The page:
Shared parental leave becomes law
New rights to allow parents to share leave following the birth or adoption of their child have become law.
The new rules mean that couples with babies due, or children matched or placed for adoption, after 5 April 2015 will be able to share leave.
After an initial two weeks, up to 50 weeks of leave and 37 weeks of pay can be shared.
However, one law firm said the change could reduce some businesses' level of pay to parents.
The government said that about 285,000 working couples would be eligible to share leave under the new rules, announced last year.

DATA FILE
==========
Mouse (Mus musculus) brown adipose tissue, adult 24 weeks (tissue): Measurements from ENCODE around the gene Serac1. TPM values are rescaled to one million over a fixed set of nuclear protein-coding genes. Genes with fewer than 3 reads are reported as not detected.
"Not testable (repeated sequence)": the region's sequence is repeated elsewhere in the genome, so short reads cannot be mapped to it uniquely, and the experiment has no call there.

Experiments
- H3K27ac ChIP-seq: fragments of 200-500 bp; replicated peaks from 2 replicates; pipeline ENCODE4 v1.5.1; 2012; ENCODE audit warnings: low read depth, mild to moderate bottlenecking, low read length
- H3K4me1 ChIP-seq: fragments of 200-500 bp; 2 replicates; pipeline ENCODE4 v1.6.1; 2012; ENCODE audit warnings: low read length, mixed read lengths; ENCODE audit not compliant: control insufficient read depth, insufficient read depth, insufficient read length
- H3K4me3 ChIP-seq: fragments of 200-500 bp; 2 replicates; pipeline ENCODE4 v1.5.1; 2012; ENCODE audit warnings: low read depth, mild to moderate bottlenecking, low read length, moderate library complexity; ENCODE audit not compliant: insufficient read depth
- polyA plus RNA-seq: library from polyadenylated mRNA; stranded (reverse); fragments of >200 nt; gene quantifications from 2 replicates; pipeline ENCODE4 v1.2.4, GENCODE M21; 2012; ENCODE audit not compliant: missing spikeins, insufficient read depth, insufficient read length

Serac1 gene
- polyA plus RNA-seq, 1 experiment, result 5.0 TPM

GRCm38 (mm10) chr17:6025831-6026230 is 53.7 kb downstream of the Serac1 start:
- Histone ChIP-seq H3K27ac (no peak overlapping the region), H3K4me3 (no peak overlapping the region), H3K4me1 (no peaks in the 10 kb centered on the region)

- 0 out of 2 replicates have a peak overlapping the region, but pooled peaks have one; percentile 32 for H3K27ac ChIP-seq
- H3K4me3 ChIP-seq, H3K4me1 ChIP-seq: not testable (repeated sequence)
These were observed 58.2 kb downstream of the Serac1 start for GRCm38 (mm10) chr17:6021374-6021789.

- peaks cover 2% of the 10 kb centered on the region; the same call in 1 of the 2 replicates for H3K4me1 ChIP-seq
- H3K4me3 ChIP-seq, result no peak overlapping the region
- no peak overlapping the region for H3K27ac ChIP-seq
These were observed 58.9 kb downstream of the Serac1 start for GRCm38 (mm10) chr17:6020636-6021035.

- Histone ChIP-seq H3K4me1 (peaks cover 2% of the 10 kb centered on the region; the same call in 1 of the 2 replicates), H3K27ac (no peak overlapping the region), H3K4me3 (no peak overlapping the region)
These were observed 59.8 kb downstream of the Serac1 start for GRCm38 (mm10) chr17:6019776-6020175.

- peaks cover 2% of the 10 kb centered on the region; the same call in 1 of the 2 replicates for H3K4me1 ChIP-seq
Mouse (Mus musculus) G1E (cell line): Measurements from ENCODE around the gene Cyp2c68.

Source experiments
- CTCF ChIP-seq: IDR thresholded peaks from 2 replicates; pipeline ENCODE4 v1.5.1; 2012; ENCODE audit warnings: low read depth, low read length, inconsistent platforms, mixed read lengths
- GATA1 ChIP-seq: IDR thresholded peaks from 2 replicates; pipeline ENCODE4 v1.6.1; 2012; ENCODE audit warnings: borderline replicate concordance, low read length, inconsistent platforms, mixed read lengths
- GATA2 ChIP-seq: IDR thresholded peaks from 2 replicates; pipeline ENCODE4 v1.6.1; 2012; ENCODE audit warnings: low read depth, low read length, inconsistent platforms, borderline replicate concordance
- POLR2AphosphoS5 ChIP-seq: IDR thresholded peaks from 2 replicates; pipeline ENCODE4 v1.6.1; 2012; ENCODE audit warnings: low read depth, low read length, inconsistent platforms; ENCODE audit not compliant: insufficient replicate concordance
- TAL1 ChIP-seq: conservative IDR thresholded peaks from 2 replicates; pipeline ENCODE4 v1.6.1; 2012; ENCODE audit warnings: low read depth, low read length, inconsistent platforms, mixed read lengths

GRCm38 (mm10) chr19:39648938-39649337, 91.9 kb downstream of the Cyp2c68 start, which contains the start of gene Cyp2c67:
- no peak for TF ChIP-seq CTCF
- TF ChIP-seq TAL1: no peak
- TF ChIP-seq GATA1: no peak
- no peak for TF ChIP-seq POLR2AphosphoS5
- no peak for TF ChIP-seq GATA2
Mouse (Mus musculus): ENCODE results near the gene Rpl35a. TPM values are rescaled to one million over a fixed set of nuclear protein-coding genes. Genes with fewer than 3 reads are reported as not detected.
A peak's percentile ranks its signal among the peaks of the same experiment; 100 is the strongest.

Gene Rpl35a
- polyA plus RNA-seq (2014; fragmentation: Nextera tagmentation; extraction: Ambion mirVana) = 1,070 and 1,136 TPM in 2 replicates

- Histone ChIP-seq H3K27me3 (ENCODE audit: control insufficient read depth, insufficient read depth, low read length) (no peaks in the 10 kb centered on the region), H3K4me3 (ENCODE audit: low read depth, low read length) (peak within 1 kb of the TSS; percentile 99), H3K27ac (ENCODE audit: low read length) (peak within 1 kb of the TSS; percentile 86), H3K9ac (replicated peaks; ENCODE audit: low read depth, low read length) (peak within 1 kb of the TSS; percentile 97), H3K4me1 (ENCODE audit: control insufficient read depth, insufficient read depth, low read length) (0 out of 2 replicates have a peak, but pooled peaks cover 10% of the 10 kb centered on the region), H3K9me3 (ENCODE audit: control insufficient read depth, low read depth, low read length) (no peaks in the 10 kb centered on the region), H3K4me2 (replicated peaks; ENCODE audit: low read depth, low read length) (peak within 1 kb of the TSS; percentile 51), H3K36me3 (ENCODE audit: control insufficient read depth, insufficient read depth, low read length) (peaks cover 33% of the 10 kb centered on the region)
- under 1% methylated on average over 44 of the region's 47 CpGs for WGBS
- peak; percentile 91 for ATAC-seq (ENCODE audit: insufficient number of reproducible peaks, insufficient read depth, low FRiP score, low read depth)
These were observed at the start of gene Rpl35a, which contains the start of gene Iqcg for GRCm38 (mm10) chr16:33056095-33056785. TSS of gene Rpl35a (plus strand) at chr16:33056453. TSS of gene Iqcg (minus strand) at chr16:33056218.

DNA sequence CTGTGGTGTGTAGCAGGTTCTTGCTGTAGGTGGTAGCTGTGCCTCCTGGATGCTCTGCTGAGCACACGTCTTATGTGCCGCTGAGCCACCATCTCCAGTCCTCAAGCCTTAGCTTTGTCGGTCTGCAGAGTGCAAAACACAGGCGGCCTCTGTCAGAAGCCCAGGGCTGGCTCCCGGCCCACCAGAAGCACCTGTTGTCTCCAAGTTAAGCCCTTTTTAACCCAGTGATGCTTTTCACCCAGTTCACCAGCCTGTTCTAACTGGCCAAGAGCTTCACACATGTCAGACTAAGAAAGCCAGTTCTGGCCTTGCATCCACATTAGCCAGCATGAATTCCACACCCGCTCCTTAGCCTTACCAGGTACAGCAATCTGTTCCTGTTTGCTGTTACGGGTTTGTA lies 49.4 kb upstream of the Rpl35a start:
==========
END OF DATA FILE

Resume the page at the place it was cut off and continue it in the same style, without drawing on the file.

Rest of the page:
The rules mean that parents can also take time off at the same time to look after a newborn.
The pattern of leave must be agreed between the employee and employer with eight weeks' notice. Conciliation service Acas, which has drawn up a guide to the rules, said that employers and employees should be aware of the new rights.
However, the government has allowed individual employers to decide whether to extend enhanced maternity pay to all new parents taking shared parental leave.
Law firm Howard Kennedy said that said some smaller firms might decide to avoid risks of discrimination claims from fathers and reduce costs.
"We would not be surprised if some employers now retrench or withdraw enhanced maternity pay from new mothers rather than extending it to a broader category of employees, including new fathers," said Louise Gibson, of Howard Kennedy's employment law team.